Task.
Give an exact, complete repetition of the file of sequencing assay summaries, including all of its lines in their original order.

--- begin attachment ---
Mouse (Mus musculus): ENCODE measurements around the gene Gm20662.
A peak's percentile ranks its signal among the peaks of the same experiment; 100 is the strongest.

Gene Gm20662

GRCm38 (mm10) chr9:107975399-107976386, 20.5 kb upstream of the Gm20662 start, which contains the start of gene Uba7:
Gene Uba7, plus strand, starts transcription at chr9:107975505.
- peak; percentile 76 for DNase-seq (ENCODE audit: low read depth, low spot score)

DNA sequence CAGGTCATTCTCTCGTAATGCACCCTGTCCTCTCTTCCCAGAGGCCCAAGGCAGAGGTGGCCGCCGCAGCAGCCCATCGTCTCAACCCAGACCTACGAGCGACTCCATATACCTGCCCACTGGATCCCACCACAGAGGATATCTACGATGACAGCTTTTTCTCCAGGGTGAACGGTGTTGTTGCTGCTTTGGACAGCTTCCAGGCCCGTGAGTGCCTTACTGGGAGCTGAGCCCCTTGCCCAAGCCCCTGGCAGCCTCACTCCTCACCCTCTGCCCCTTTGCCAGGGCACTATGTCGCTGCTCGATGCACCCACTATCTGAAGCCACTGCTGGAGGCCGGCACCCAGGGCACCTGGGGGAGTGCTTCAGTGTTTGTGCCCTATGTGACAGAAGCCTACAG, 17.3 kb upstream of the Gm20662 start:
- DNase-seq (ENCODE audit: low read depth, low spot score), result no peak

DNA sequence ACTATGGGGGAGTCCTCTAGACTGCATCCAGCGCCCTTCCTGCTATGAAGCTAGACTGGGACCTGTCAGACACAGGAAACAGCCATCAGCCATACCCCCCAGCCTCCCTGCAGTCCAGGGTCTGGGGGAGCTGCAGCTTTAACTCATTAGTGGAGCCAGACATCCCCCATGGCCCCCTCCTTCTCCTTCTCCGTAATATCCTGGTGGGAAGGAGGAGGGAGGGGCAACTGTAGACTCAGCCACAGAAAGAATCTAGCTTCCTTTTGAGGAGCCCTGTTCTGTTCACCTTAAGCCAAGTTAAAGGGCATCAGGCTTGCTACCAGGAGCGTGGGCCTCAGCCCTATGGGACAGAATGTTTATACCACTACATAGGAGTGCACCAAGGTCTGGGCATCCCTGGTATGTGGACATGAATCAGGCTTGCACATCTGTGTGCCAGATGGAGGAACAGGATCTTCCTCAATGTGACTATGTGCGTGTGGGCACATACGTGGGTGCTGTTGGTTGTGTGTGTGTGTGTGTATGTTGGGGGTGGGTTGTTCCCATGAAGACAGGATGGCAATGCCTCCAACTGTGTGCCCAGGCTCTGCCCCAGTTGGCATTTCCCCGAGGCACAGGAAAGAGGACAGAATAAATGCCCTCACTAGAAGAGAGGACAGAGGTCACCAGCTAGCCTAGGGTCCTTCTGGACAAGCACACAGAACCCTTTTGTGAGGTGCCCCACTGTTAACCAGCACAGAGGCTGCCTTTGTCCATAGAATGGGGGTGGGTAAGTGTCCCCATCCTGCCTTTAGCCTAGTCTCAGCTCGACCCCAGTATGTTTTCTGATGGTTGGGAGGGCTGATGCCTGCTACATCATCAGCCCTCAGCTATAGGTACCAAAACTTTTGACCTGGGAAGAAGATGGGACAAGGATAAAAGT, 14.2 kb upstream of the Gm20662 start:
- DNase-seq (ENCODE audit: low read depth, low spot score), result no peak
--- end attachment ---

Mouse (Mus musculus): ENCODE measurements around the gene Gm20662.
A peak's percentile ranks its signal among the peaks of the same experiment; 100 is the strongest.

Gene Gm20662

GRCm38 (mm10) chr9:107975399-107976386, 20.5 kb upstream of the Gm20662 start, which contains the start of gene Uba7:
Gene Uba7, plus strand, starts transcription at chr9:107975505.
- peak; percentile 76 for DNase-seq (ENCODE audit: low read depth, low spot score)

DNA sequence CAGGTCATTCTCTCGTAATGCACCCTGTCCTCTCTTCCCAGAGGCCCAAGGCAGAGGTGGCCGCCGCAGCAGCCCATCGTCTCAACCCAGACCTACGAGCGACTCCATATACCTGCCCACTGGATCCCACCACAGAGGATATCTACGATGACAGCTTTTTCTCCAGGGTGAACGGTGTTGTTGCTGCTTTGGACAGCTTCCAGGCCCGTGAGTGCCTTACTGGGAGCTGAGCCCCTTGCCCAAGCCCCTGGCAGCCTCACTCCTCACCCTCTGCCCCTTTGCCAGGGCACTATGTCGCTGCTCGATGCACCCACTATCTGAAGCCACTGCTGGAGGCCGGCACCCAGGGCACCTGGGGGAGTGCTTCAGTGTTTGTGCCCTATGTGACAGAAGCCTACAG, 17.3 kb upstream of the Gm20662 start:
- DNase-seq (ENCODE audit: low read depth, low spot score), result no peak

DNA sequence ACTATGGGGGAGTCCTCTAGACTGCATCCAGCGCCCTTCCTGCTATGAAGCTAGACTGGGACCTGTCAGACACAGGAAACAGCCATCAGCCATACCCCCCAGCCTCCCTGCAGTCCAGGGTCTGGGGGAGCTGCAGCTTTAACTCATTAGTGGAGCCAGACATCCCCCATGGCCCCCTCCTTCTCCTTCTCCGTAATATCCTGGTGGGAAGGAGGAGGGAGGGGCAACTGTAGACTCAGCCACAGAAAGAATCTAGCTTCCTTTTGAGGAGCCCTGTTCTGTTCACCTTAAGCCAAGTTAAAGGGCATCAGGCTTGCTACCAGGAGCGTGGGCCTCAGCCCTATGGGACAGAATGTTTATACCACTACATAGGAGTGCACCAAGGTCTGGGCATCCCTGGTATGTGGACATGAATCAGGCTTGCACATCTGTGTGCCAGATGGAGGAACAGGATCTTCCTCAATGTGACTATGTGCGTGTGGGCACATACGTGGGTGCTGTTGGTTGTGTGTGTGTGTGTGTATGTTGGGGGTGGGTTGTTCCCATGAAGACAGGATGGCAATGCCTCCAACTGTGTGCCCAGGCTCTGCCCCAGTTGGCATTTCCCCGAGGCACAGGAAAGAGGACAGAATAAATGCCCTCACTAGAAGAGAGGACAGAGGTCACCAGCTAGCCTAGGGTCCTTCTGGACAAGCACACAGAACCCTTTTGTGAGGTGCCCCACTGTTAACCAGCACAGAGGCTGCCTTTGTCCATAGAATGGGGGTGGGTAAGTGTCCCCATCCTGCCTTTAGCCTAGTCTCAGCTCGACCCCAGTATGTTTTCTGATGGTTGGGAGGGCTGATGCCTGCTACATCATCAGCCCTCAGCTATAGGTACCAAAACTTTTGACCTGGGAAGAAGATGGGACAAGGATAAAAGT, 14.2 kb upstream of the Gm20662 start:
- DNase-seq (ENCODE audit: low read depth, low spot score), result no peak